Hampshire & Isle of Wight

Ex-wrestler and promoter 'Dr Death' Paul Lincoln dies

Dr Death taking on Prince Kumali in a wrestling match
Image caption Dr Death used his "Claw" finishing manoeuvre to make his opponents submit

The former wrestler and promoter Paul Lincoln has died in Southampton.

Known during his career as "Dr Death", Mr Lincoln, who was 78, had been battling Parkinson's disease and cancer. He died on Wednesday.

The "god of wrestling" came to the UK from Australia in the 1950s and set up his own wresting promotions company.

He also owned the 2i's coffee bar in Soho, central London, where he is credited with helping the careers of music stars like Sir Cliff Richard.

Giant Haystacks

Former wrestler Frank Rimer, who worked for Mr Lincoln, said he was considered to be the greatest wrestling promoter of all time.

"He didn't get the label of 'god of wrestling' for nothing.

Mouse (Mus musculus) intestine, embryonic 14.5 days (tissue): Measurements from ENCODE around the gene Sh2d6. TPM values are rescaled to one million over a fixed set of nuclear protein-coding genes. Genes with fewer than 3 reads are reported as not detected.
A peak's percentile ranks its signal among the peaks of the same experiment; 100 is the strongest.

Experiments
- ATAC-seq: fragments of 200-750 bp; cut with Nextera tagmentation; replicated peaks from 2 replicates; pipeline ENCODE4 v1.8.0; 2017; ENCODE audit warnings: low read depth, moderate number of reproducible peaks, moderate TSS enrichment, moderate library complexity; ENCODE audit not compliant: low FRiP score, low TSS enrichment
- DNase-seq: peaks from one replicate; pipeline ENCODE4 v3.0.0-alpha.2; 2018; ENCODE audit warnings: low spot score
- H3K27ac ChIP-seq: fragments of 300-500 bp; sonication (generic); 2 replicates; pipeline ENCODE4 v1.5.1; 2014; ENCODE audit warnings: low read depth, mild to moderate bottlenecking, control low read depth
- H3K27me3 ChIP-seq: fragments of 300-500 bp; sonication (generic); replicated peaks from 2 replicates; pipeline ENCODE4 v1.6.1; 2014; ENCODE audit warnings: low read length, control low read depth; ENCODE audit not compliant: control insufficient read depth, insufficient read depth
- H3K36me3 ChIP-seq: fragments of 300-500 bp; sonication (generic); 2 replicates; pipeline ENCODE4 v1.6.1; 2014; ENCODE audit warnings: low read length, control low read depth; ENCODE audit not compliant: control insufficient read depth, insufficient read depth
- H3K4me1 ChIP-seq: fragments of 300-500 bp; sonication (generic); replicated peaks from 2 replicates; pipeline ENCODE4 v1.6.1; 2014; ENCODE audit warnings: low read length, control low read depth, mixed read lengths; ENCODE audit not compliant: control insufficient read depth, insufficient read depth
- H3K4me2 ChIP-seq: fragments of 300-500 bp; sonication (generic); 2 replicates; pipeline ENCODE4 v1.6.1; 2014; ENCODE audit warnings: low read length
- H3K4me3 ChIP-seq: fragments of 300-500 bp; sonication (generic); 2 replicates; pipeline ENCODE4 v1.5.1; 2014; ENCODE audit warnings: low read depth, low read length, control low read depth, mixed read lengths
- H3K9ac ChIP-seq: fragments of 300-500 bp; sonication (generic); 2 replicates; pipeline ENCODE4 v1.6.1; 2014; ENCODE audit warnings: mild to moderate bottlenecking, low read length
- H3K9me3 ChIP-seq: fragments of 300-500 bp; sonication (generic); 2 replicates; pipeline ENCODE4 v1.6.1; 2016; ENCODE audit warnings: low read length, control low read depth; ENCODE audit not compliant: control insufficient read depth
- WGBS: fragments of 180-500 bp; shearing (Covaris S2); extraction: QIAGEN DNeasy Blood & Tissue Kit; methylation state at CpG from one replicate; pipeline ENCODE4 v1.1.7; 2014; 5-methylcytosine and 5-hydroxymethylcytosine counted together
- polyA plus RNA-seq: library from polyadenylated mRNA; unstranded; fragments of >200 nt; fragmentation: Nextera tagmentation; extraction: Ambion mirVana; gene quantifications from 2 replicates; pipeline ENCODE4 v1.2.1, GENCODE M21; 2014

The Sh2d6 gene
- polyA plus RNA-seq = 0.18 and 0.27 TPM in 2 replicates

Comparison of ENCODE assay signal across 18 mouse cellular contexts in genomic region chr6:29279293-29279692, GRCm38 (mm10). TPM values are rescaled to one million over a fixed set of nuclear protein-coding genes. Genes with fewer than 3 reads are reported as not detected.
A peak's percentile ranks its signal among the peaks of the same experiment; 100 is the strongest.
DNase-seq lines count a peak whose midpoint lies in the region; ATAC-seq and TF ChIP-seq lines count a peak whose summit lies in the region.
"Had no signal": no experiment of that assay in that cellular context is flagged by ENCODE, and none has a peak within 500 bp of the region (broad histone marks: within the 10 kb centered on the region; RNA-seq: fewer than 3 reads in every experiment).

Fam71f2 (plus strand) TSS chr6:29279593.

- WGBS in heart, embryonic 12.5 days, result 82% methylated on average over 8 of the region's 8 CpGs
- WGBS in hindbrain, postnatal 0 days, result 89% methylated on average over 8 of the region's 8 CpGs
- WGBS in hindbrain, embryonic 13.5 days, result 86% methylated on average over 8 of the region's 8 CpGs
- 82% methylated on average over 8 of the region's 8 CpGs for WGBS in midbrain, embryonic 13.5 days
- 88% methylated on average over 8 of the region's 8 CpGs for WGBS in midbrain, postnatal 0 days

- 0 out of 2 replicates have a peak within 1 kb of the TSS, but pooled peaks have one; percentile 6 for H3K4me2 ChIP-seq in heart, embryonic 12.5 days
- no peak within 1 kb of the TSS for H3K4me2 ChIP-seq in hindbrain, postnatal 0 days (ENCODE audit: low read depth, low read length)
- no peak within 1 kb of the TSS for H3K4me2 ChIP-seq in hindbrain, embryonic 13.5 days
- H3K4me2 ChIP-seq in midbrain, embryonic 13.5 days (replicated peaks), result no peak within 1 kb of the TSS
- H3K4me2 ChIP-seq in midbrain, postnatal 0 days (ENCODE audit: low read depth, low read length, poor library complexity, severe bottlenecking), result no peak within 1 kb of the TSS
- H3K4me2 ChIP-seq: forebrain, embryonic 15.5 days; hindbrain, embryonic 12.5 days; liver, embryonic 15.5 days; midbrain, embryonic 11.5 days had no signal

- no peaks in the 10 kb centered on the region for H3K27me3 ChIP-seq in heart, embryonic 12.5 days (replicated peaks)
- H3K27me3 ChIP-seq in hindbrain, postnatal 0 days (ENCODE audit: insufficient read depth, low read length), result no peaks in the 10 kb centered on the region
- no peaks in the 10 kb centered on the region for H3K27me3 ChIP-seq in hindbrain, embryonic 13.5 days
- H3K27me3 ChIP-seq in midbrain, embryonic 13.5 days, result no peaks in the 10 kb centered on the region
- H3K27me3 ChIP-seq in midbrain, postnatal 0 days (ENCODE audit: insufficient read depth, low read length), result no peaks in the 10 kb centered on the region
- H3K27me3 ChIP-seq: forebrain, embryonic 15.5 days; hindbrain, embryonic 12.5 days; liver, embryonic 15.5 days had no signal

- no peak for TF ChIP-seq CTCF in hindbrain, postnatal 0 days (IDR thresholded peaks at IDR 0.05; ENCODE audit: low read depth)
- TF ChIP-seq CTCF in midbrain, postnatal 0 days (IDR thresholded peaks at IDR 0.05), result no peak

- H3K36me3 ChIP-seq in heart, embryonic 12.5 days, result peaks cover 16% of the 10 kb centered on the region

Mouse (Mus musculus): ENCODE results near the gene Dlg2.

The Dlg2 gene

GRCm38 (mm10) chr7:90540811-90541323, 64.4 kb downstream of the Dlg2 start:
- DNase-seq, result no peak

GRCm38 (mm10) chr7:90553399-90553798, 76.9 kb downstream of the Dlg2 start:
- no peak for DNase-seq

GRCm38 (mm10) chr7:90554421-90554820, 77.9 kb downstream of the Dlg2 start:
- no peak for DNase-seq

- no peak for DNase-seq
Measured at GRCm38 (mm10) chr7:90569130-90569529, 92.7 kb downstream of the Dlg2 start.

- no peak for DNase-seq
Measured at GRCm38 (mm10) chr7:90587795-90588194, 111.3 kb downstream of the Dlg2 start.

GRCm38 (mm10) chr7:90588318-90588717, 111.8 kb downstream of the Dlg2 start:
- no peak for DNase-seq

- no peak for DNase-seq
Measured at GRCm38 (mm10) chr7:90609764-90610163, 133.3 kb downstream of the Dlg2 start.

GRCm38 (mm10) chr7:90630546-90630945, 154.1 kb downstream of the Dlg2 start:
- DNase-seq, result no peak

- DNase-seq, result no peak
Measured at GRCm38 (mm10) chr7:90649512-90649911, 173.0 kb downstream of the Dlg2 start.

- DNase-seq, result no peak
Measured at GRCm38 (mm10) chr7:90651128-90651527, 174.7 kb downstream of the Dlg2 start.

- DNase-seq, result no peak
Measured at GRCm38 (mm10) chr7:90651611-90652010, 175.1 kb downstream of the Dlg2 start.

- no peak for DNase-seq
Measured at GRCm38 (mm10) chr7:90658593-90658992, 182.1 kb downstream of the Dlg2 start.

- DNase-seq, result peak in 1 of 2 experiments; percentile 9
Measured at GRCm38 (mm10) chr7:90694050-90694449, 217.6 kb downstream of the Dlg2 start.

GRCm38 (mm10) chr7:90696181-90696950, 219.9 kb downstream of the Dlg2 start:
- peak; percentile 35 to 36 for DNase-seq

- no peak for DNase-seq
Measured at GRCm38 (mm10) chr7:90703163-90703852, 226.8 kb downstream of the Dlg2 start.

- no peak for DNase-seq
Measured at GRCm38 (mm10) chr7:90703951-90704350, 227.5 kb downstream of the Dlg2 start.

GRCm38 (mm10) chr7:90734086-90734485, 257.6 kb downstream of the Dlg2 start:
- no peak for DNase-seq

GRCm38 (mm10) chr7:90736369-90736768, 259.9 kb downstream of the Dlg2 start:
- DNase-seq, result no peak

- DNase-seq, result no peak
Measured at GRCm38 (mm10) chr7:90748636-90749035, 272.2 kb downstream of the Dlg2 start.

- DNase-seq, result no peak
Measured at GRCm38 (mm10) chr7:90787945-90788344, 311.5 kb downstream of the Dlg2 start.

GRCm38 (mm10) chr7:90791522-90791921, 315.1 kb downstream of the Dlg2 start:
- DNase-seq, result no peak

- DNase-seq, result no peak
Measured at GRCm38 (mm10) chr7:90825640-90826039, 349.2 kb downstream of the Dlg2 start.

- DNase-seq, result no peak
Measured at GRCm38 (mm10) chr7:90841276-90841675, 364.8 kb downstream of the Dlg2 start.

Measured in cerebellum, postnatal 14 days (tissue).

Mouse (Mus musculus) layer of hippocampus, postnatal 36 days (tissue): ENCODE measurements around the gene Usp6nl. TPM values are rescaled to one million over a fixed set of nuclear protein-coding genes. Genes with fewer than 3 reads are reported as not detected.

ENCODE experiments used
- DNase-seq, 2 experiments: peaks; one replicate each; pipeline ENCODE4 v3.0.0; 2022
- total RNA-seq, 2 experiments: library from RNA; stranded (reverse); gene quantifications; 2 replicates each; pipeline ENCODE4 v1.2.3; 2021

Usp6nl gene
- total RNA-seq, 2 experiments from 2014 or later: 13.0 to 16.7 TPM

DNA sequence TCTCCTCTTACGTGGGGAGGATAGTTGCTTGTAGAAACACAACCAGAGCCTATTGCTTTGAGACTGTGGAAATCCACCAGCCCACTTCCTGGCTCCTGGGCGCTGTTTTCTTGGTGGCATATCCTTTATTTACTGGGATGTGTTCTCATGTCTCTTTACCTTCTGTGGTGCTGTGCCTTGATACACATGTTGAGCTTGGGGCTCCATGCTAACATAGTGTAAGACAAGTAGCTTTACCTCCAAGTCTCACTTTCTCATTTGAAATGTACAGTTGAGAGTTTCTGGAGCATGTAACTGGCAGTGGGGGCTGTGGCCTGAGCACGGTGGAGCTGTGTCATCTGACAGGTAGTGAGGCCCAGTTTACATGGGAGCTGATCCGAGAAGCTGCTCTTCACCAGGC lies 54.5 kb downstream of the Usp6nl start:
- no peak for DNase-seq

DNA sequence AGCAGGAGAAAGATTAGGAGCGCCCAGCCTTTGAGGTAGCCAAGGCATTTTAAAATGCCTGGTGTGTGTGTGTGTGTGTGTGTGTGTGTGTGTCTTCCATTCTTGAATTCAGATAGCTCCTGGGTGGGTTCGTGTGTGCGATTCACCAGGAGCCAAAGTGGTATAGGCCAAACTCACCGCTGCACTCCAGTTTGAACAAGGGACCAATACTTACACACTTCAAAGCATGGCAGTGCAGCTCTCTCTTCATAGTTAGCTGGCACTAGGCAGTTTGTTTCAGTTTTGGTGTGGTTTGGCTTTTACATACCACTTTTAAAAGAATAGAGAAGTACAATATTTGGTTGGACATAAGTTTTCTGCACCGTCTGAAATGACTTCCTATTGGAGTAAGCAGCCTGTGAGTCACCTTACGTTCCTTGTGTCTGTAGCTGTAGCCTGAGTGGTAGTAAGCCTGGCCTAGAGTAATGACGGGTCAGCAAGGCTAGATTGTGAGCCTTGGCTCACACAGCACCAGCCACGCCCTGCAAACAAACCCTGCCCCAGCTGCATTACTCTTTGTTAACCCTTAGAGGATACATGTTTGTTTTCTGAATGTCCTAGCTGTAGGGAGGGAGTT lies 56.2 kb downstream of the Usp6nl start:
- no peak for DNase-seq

"People nowadays may associate Giant Haystacks with British wrestling but Paul was the entrepreneur who created a platform for wrestlers like him.

"Paul started promoting and wrestling with his old friend and grappling legend Rebel Ray Hunter.

Image caption Mr Lincoln (left) has been credited with helping Bruce Welch's band The Shadows

"They had no TV coverage, unlike promoter Dale Martin, but they soon took the nation by storm.

"They put wrestling into cinemas, and made household names out of their boys."

Mr Rimer said rival promoter Mr Martin bought out Mr Lincoln - for a reported £1m - in the 1960s and the pair went on to work together.

Alongside promoting, Mr Lincoln also owned the 2i's coffee bar which hosted live music and is credited with helping the careers of stars like The Shadows and Ritchie Blackmore.

He is also said to have encouraged some of the musicians, including Billy Fury and Tommy Steele, to adopt names like the ones chosen by wrestlers.

Mr Rimer said many musicians, including Sir Cliff, hoped to attend Mr Lincoln's funeral in Southampton later this month.

More on this story

Related Internet links

The BBC is not responsible for the content of external Internet sites